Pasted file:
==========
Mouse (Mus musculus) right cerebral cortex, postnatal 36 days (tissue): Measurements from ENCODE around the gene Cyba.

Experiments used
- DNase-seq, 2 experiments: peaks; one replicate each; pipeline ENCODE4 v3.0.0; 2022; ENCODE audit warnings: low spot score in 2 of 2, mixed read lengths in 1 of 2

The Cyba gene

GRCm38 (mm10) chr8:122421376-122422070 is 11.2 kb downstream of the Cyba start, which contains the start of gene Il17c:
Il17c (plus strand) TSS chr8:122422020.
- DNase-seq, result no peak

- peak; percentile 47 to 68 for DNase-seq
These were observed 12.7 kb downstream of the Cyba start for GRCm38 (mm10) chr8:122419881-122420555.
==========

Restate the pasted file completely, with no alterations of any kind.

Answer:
Mouse (Mus musculus) right cerebral cortex, postnatal 36 days (tissue): Measurements from ENCODE around the gene Cyba.

Experiments used
- DNase-seq, 2 experiments: peaks; one replicate each; pipeline ENCODE4 v3.0.0; 2022; ENCODE audit warnings: low spot score in 2 of 2, mixed read lengths in 1 of 2

The Cyba gene

GRCm38 (mm10) chr8:122421376-122422070 is 11.2 kb downstream of the Cyba start, which contains the start of gene Il17c:
Il17c (plus strand) TSS chr8:122422020.
- DNase-seq, result no peak

- peak; percentile 47 to 68 for DNase-seq
These were observed 12.7 kb downstream of the Cyba start for GRCm38 (mm10) chr8:122419881-122420555.